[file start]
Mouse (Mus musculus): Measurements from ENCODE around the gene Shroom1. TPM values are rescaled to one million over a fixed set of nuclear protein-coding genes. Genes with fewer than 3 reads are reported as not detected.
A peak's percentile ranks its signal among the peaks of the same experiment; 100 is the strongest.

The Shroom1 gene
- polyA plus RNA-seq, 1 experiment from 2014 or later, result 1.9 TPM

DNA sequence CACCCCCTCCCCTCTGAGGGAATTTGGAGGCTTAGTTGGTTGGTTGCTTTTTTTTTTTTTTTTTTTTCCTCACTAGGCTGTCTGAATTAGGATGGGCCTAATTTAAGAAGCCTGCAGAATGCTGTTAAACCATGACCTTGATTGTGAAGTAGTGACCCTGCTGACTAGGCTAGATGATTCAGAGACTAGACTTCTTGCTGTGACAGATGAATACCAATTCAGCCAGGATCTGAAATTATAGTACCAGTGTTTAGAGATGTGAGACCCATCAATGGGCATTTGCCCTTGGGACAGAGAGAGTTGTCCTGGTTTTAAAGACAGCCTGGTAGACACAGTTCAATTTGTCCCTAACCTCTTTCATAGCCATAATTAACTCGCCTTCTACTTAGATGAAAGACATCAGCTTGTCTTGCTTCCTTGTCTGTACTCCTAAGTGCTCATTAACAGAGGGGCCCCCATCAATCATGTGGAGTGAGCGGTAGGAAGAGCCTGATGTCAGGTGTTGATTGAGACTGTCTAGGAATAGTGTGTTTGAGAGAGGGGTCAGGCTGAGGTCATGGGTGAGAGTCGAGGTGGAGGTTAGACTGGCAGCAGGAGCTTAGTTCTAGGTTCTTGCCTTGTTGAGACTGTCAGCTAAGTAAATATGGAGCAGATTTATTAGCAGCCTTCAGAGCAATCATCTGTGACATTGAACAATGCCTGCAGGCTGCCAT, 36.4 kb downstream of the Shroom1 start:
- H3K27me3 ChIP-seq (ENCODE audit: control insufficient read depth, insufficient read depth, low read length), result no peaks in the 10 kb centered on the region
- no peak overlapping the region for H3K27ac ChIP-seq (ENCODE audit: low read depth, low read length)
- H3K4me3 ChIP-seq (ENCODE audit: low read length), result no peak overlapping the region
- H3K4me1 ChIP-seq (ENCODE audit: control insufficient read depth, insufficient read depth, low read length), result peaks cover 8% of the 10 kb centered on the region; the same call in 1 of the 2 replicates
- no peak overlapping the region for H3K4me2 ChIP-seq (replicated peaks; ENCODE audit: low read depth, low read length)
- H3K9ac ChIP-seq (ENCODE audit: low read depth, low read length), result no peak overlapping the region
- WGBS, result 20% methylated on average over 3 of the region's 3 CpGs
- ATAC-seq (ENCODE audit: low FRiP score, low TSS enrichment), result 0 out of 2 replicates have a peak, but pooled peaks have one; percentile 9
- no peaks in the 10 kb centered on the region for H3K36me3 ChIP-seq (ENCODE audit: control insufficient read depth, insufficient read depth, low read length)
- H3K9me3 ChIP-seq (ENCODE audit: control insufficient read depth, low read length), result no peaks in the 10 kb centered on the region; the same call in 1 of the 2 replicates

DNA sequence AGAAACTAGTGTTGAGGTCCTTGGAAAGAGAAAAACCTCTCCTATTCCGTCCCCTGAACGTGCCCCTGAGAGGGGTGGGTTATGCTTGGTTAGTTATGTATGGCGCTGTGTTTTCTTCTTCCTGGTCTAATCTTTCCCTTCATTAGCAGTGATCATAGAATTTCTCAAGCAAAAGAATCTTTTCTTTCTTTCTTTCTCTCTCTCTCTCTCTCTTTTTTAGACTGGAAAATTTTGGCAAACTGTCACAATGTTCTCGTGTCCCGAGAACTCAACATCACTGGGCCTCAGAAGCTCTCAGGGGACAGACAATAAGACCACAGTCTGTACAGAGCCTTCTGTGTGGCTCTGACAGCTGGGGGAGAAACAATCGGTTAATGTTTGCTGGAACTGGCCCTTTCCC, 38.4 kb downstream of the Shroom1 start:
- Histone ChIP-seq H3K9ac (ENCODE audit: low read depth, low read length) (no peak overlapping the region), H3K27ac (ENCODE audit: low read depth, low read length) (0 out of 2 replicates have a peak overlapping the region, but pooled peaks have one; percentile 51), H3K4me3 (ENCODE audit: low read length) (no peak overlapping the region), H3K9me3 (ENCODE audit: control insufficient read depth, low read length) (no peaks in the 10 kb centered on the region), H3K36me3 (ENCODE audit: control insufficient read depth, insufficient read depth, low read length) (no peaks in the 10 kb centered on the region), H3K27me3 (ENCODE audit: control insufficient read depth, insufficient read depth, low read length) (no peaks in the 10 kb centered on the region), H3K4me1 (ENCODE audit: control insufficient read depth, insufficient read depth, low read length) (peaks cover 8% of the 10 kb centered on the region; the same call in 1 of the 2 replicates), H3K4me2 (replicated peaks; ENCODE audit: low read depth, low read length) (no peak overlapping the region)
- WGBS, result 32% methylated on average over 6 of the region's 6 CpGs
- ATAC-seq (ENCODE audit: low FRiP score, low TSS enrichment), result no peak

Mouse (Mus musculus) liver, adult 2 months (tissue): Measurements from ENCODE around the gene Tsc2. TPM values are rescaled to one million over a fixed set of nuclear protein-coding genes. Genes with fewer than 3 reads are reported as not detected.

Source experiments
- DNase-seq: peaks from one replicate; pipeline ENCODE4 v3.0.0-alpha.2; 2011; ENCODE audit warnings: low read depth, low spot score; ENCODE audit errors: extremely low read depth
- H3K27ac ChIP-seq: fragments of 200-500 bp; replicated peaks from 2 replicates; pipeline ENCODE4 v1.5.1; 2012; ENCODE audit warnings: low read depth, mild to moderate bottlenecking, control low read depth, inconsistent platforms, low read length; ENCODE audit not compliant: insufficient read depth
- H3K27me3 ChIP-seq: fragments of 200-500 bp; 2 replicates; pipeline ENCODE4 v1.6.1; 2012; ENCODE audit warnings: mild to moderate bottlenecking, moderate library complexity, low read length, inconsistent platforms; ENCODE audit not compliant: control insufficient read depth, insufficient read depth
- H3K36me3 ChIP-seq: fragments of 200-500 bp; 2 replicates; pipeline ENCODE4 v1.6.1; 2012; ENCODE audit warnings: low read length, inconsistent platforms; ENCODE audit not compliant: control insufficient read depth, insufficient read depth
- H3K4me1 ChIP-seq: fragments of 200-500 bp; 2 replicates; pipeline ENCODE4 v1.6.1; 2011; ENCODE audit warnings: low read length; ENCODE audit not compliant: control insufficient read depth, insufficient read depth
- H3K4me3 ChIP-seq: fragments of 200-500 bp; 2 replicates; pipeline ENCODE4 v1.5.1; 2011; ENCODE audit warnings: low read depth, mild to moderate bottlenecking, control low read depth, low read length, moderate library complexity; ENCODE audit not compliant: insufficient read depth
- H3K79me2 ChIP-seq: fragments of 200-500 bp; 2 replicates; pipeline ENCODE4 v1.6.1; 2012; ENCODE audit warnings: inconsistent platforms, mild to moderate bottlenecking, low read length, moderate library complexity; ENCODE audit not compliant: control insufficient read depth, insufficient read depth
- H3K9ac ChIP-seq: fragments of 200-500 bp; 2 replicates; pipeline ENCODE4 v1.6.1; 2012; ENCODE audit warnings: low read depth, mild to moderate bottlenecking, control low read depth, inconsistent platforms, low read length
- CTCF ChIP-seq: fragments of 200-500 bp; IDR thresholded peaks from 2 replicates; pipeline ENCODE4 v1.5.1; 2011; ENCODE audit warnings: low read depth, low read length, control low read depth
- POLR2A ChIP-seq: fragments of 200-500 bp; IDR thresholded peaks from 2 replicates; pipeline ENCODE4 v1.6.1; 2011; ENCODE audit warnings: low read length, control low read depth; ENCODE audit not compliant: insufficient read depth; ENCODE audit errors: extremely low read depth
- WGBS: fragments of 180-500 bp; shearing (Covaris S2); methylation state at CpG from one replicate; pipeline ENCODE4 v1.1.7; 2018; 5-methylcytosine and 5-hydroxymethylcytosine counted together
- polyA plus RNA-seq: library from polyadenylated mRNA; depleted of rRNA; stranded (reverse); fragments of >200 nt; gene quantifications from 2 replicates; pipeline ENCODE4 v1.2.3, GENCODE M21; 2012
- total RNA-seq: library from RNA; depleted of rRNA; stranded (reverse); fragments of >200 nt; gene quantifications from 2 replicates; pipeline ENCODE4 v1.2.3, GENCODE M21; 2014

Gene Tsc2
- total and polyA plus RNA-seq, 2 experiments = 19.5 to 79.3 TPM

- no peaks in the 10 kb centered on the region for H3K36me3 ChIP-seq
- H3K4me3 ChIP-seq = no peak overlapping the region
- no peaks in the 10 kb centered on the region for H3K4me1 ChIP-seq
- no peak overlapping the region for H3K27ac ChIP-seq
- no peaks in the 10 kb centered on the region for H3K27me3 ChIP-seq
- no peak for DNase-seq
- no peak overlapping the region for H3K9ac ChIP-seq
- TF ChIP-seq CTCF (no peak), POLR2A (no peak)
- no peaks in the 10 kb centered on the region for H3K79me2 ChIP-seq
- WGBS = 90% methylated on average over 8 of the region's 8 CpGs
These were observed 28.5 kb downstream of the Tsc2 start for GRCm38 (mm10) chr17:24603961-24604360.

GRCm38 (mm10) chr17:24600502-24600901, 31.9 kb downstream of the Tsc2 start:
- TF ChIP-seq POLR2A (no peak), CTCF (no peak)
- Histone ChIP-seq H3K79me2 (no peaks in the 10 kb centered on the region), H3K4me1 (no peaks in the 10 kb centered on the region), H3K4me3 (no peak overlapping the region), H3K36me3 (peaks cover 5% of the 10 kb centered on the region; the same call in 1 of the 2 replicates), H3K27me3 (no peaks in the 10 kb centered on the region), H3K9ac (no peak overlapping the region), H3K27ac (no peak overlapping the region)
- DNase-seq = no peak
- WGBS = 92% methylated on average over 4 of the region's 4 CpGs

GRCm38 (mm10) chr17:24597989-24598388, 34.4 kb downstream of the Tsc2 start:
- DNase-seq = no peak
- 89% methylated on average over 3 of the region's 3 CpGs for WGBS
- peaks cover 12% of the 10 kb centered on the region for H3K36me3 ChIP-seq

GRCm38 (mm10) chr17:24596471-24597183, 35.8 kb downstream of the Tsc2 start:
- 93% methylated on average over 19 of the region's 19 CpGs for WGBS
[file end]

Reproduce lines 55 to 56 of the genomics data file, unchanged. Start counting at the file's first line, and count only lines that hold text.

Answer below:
- 89% methylated on average over 3 of the region's 3 CpGs for WGBS
- peaks cover 12% of the 10 kb centered on the region for H3K36me3 ChIP-seq